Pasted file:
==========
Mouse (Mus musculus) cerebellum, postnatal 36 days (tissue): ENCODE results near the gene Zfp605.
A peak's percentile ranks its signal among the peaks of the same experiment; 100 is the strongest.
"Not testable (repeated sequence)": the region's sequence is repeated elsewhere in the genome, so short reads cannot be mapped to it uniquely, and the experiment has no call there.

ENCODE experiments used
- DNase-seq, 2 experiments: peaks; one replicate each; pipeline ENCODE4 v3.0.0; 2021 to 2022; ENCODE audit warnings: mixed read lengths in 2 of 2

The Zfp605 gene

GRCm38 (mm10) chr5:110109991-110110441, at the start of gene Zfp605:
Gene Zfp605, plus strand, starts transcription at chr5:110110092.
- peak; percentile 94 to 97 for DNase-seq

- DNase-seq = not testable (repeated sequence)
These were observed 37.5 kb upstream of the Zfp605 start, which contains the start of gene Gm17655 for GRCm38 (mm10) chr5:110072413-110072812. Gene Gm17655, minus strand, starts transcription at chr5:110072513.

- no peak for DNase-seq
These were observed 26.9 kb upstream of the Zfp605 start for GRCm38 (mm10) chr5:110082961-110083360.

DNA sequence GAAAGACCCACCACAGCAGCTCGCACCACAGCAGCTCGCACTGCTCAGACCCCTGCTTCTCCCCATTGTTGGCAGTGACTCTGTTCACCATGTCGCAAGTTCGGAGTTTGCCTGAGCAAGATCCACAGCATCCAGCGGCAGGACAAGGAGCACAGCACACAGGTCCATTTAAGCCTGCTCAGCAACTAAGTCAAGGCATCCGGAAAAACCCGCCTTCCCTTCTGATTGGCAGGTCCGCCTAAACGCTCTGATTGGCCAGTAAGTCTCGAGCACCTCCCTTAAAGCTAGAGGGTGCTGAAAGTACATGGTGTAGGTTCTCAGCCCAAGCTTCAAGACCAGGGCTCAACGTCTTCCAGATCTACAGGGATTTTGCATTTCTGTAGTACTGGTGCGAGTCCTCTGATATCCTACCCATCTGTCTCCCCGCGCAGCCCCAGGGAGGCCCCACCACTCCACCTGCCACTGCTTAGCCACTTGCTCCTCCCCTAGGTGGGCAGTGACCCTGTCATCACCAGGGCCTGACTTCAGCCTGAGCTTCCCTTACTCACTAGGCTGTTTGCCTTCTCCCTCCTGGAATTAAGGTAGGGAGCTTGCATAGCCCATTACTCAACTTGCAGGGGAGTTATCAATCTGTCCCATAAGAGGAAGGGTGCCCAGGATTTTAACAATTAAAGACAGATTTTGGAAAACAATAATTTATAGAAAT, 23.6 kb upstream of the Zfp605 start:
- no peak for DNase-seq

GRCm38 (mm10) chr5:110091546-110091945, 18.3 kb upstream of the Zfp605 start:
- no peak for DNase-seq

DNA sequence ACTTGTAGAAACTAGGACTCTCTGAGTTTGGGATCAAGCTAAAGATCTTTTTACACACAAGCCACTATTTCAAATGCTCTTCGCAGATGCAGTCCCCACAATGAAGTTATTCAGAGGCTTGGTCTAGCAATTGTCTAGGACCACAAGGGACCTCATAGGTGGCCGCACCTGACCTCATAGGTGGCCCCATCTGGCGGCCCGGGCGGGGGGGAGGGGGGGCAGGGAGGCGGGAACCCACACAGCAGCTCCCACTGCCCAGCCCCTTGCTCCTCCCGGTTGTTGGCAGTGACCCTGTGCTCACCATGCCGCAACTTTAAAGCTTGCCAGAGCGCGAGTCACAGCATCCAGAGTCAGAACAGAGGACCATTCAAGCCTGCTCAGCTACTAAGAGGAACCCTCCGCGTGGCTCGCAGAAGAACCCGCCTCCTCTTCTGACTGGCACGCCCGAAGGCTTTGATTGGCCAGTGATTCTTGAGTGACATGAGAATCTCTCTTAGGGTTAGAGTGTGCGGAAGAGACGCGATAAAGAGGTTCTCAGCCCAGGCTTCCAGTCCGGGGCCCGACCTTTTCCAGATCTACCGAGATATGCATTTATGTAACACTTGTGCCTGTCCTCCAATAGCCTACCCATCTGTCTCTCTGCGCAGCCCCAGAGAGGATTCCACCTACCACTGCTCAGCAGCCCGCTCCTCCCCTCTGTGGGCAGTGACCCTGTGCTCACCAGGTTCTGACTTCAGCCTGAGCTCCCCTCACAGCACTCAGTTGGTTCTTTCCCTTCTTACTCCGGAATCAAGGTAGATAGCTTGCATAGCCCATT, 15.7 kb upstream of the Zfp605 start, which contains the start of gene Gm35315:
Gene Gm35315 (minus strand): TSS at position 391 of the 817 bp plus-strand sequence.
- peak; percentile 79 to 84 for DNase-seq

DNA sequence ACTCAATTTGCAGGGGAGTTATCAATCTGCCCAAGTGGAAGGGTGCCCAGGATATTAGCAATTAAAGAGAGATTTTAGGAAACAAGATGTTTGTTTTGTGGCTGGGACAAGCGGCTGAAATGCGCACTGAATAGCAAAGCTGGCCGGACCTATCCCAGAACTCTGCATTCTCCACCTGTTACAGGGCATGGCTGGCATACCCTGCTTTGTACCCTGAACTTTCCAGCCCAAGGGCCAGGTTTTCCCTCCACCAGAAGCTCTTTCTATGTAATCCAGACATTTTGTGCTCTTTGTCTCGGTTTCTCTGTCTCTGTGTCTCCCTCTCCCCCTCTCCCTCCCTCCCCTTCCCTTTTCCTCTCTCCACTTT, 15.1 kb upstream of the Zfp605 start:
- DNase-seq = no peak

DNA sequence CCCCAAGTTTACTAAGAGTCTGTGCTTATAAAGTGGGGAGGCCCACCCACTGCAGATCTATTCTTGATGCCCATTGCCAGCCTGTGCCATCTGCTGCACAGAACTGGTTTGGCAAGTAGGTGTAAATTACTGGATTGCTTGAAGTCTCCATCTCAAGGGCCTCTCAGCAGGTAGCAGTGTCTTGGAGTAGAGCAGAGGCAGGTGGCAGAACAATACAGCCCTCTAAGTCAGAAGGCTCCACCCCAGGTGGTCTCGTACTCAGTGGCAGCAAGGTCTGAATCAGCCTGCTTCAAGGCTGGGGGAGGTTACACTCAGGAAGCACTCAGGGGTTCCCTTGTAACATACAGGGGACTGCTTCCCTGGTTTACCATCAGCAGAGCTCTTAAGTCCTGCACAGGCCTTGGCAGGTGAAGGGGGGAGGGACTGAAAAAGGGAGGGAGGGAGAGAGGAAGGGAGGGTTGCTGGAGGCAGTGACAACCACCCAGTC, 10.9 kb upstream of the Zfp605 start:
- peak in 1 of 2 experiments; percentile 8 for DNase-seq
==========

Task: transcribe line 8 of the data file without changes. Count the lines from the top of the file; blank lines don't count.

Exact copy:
Gene Zfp605, plus strand, starts transcription at chr5:110110092.